Human trophies is no novelty. David in biblical times brought back the head of Goliath. Native north Americans used to take the scalps (hair) of their ennemies. Other customs include the collection of the heart, hand, eye or ear but the head is the most popular part. Although many other cultures through-out the world practiced head-hunting, the Shuar clan of the Jivaro tribe became famous for their practice of shrinking and preserving human heads. A shrunken head taken in battle by the Shuar was called a tsantsa (“sansha”).
As most primitive tribes, the Shuar are very superstitious. They believe that most deaths, accidental or natural, are caused by some black witchcraft. Such murder deserves immediate revenge on the person responsible. The shaman - in his powerful position - would hold a ceremony and decide whose sorcery was at fault. Following each death a vicious cycle of retaliation ensues in which someone is always held accountable for the murder of another. As the Jivaro Indian is consumed with the notion of retaliation, his " desire for revenge is an expression of his sense of justice." the result of this belief system was incessant intertribal warfare.
This cycle of blood-revenge is perpetuated by religious reasons by which the soul of the victim requires that his relatives should avenge his death. If the surviving members do not retaliate against the slayer, the anger of the vengeful spirit may in fact turn against themselves. If blood-revenge cannot be directed to the actual slayer, it may be directed toward one of his relations. Once a murder has been avenged, blood-guilt or tumashi akerkama is atoned for and the offended family is satisfied
Male children were taught at an early age about the concept of blood revenge. The father instructs the younger men, often as young as six years of age, to listen to the various crimes that had been committed against his people. A strong sense of family justice is instilled in the minds of the young, who are later expected to avenge previous injustices committed against their family members. Further incentive is encouraged by the notion of reward, including blessings, good luck, long life and many opportunities to kill one's enemy.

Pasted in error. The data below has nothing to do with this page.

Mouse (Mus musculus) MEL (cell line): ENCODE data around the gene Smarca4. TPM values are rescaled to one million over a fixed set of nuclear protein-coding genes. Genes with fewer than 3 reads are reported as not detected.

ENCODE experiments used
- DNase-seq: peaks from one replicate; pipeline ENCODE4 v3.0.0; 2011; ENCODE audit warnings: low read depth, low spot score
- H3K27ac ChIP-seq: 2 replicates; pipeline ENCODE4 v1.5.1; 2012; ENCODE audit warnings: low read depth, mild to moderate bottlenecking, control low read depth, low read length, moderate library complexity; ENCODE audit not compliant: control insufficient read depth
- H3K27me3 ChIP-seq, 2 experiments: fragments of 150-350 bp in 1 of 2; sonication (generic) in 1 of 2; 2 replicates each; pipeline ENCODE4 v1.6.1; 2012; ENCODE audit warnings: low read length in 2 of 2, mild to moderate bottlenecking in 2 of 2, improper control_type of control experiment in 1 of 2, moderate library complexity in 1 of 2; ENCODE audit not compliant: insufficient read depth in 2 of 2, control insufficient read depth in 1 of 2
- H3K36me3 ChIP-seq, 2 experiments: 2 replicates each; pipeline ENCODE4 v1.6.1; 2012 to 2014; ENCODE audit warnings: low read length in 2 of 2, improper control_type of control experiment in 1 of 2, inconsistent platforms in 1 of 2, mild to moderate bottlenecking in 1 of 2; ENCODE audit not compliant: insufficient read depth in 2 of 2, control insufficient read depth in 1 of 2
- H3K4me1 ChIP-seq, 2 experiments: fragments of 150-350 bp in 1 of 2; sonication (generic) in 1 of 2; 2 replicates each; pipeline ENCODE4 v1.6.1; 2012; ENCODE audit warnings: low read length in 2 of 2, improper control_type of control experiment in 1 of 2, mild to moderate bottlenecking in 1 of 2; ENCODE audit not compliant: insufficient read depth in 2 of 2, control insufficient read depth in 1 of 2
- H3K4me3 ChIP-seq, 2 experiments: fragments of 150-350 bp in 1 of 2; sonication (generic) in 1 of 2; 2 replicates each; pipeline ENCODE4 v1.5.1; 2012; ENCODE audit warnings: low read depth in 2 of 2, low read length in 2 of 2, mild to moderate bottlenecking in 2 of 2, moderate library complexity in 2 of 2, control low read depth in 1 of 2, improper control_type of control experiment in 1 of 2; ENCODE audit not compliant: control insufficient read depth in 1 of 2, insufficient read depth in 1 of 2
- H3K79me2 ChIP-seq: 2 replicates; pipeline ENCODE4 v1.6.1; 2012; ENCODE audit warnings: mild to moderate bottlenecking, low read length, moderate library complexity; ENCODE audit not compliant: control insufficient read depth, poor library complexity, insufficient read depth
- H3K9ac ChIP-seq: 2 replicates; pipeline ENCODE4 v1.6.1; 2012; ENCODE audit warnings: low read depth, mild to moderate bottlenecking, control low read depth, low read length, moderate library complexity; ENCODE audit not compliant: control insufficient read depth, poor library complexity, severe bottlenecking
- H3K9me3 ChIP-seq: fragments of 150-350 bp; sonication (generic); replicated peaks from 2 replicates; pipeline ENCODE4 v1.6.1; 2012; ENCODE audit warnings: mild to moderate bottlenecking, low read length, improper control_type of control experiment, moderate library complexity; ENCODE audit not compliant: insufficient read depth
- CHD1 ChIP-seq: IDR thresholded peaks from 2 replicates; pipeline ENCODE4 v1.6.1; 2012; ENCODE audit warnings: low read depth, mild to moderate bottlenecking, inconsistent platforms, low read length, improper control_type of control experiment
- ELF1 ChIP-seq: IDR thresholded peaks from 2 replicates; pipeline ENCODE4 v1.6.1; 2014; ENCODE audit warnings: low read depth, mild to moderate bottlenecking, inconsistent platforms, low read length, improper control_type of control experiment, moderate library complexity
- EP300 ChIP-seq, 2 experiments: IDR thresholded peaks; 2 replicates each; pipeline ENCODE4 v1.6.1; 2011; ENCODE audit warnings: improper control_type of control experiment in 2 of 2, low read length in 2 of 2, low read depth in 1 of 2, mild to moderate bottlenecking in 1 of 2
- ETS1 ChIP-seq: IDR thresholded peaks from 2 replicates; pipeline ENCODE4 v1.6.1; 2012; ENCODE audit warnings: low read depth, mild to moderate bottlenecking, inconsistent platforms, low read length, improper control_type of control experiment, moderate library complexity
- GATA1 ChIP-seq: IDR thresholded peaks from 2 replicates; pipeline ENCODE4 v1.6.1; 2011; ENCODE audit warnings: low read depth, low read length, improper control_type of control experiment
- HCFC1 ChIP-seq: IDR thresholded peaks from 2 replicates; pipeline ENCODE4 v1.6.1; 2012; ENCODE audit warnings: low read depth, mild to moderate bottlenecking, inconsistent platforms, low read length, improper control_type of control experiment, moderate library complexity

Within the vast region of the Amazon a perpetual animosity existed between the neighboring tribes of the Jivaro. A fundamental difference between wars enacted within the same tribe and against neighboring tribes is such that " wars between different tribes are in principle wars of extermination". The main goal of these wars was the total annihilation of the enemy tribe, including women and children. This was done in order to prevent them from seeking revenge in the future. There were however, many instances where the women and children were taken as prisoners and forced to become a part of the victors families. It is solely in these wars that trophies/tsantsa were taken. It must be noted that trophies/ tsantsa were not taken during the disputes between blood-relatives. The Jivaros consistently engaged in this practice toward their mortal enemies. They feared tbe ghosts of dead relatives even more than live enemies, and believed that making a tsantsa protected them. The possession of a tsantsa ensured good luck to the owner. It not only contained magic power, but also secured the good will of the ancestors whose desire for revenge was now gratified.